This may bode ill for the UK’s GDP (Gross Domestic Product) growth in 2020, especially with the uncertainty of the EU trade talks.
According to economics watchdog IHS Markit yesterday, the UK’s factory PMI (Purchasing Managers’ Index) fell to 45.6 in December, from 49.1 in November.
This is below the 50.0 figure that signals economic expansion, and the sharpest decline in seven years, since 2012, back when the UK was emerging from the global financial crisis. So it’s a clear slowdown in UK factory activity.
In particular, orders, output and employment all fell in the UK’s factory sector. IHS Markit explained that the slowdown was due to Brexit uncertainty, falling domestic demand, as well as the global economic slowdown, caused partly by the US/China trade war.
So this risks weighing down the UK’s economic growth in the final three months of 2019, between October and December.
Rob Dobson, economist at IHS Markit, says about these figures that “With demand weak and confidence remaining subdued, input purchasing was pared back sharply and jobs were cut for the ninth successive month.”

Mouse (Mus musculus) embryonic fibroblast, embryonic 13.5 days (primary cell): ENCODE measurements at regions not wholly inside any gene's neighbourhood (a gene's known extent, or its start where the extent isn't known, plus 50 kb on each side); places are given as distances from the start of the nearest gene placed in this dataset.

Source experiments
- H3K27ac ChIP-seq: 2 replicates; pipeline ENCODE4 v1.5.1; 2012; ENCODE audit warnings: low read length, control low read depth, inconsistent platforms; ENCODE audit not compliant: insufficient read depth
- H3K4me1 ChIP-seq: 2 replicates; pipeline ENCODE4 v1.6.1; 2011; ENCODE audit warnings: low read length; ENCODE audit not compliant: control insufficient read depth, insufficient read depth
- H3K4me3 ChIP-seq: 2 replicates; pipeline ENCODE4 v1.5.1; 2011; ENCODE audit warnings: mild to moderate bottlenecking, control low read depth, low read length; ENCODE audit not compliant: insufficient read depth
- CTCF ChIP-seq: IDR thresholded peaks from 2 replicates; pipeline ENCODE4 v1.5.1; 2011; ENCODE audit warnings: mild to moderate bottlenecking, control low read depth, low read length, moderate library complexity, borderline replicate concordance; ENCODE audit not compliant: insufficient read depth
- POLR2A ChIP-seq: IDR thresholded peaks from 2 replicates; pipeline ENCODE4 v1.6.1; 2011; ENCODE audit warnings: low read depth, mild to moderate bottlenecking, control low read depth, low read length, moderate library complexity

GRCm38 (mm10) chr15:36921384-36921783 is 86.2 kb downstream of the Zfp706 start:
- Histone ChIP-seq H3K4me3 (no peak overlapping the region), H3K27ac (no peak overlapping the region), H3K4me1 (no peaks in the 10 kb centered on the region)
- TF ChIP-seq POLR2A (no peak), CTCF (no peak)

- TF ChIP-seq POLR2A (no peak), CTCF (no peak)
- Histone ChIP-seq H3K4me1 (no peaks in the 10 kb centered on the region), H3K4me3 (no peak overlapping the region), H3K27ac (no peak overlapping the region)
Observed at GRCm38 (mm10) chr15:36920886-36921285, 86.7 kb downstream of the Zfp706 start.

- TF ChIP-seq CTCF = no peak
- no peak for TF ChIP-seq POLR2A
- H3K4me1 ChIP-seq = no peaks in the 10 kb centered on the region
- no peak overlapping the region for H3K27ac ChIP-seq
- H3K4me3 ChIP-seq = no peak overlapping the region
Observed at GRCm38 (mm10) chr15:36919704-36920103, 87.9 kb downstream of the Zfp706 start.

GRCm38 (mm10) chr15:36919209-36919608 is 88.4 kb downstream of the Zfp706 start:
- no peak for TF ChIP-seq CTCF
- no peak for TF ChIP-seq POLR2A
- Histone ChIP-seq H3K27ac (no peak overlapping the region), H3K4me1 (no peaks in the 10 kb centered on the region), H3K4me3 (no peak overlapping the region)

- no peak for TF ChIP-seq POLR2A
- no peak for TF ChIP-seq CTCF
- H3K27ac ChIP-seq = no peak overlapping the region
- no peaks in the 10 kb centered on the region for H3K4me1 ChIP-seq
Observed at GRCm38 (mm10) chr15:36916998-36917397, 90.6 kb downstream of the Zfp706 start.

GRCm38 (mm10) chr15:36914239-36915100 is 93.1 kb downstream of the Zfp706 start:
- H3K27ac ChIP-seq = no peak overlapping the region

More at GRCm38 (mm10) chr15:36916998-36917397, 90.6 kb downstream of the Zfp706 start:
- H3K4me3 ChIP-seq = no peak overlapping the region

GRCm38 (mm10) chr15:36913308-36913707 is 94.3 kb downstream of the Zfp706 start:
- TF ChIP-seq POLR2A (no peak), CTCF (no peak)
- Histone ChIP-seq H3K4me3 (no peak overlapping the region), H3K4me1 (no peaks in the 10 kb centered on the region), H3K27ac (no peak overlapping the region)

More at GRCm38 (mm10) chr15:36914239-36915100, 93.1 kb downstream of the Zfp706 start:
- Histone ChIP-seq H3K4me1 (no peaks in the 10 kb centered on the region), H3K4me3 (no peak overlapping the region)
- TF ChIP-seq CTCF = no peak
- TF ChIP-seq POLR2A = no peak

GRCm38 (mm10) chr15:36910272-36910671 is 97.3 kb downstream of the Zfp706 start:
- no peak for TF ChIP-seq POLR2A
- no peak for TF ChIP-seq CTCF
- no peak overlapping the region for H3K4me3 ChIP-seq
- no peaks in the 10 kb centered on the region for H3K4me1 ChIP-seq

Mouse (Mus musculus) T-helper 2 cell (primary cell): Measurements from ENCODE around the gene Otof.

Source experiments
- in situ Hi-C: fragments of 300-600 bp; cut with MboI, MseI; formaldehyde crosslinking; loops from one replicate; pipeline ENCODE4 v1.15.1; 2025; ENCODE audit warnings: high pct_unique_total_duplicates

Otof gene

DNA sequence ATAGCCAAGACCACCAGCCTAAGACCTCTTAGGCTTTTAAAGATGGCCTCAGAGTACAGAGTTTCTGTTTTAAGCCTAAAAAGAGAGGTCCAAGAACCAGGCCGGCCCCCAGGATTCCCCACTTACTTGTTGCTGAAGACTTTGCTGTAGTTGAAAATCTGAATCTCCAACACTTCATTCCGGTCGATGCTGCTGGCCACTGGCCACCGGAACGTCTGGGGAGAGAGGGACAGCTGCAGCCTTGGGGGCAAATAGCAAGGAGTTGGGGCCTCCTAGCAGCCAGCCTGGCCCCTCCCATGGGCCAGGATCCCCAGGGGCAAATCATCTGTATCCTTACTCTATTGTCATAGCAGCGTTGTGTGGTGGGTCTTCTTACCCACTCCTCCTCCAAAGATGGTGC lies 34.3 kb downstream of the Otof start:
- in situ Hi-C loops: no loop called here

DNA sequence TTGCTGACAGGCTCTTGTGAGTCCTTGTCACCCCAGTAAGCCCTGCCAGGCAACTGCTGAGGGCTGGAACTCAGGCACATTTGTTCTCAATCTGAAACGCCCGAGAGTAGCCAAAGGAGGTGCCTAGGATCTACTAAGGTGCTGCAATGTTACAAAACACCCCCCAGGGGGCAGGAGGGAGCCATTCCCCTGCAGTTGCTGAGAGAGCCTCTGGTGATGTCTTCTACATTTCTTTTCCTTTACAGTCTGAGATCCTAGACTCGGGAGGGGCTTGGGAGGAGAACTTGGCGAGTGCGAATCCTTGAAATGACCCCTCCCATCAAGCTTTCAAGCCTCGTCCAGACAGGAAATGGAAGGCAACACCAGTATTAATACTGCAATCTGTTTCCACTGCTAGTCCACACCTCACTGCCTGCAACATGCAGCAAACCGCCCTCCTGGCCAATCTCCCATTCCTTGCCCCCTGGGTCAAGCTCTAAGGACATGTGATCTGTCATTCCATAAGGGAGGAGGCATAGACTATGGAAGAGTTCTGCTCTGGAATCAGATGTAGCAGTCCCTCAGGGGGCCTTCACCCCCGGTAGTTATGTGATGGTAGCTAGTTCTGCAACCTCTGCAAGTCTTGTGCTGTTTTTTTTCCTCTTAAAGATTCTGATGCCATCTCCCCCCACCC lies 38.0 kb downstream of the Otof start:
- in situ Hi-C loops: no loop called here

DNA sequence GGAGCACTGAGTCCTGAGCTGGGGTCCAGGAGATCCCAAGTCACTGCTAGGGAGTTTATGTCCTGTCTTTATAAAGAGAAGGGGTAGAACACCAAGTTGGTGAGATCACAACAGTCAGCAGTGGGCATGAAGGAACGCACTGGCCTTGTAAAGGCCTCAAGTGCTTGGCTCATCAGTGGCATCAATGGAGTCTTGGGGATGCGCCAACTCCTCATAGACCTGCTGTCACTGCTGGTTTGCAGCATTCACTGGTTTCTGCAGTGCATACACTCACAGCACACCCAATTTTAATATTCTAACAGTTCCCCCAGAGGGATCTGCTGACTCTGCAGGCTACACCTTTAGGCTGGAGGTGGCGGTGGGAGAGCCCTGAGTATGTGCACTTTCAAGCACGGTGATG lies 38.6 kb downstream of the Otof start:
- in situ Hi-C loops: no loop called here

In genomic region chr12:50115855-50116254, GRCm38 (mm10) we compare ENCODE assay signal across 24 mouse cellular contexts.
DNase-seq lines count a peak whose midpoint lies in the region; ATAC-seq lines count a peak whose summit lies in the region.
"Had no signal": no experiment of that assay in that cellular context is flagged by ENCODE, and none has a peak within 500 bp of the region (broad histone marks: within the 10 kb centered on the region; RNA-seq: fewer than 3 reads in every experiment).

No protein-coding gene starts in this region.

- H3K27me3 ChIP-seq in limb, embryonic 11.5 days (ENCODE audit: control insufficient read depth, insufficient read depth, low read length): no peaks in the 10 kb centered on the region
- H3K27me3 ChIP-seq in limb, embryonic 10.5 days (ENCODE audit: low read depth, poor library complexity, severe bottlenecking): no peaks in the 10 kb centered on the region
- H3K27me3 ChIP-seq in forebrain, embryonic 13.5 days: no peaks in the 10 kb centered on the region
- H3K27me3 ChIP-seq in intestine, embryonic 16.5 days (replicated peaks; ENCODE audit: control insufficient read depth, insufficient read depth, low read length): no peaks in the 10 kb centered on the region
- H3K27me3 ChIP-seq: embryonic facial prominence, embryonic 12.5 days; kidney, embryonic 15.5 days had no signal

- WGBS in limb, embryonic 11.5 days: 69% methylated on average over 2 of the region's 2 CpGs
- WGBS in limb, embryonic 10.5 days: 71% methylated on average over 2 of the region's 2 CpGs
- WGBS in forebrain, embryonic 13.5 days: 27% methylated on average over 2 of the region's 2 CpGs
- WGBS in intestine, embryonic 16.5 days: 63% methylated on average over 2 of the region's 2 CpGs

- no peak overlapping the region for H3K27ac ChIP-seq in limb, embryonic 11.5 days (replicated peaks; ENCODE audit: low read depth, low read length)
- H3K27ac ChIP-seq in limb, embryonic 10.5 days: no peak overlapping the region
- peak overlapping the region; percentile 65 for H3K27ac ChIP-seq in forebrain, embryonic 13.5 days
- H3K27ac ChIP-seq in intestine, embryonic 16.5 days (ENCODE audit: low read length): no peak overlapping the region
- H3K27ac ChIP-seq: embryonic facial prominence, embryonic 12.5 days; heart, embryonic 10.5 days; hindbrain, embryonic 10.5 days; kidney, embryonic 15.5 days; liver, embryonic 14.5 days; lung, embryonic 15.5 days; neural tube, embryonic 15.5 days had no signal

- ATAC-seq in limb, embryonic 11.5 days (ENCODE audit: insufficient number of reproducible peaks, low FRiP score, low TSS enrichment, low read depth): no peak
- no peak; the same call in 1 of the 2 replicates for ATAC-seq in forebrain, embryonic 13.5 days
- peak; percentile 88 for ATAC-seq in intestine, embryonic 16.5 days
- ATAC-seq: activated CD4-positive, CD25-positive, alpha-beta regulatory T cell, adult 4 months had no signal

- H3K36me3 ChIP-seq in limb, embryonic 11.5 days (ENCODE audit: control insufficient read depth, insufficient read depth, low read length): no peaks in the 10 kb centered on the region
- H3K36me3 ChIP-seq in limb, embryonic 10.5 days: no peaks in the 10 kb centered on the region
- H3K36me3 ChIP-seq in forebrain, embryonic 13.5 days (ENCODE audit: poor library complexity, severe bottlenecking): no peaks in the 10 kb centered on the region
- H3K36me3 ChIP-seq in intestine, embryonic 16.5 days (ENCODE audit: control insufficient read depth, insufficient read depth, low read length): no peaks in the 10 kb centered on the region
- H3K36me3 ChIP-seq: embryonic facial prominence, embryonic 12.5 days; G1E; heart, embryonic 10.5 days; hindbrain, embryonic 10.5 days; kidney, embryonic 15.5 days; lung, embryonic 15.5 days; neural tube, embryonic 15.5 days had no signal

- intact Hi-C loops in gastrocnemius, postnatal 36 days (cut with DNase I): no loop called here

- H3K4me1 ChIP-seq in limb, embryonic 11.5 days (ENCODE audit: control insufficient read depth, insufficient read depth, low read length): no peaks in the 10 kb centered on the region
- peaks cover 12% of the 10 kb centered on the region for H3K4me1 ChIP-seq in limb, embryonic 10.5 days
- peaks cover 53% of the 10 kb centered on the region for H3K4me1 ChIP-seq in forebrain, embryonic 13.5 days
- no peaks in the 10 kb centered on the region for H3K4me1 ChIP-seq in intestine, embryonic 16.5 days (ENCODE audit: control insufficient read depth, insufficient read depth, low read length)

“On this basis, it looks like UK manufacturing and the broader economy may both start the new decade as they began the last,” adds Mr. Dobson. In turn, this has weakened the pound.
Loonie Dollar Strengthens Versus Sterling, as Canada’s Interest Rates Remain Higher
Moreover, a third partial explanation why the CAD to GBP interbank exchange rate has reached this eight-week high today is because Canada’s interest rates remain comparatively high, next to the UK and the rest of the industrialised world.
This strengthens the Canadian dollar, by making it more attractive for the world’s money managers to buy and invest in CAD-denominated assets.
In particular, interest rates at Canada’s central bank, the Bank of Canada (BoC), stand at 1.75%. This compares to 0.75% in the UK, 1.5%-1.75% in the USA, and 0.0% in the Eurozone.
So as we can see, when the world’s investors buy CAD-denominated assets, they’ll get a higher return on investment than elsewhere. This lifts demand for the Canadian dollar, and thus its value.